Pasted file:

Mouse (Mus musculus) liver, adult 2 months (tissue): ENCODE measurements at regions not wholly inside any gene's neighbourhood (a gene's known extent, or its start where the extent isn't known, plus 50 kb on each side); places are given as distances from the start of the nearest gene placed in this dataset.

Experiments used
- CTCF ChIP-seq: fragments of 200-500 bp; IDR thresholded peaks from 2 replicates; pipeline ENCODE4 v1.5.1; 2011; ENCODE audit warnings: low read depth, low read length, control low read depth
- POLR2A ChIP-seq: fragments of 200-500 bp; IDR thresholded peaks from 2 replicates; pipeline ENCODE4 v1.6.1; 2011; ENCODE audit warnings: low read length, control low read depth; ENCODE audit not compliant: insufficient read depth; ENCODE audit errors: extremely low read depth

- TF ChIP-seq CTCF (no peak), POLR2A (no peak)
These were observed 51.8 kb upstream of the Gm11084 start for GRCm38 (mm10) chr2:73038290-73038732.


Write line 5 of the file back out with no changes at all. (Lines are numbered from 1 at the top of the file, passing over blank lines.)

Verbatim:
- TF ChIP-seq CTCF (no peak), POLR2A (no peak)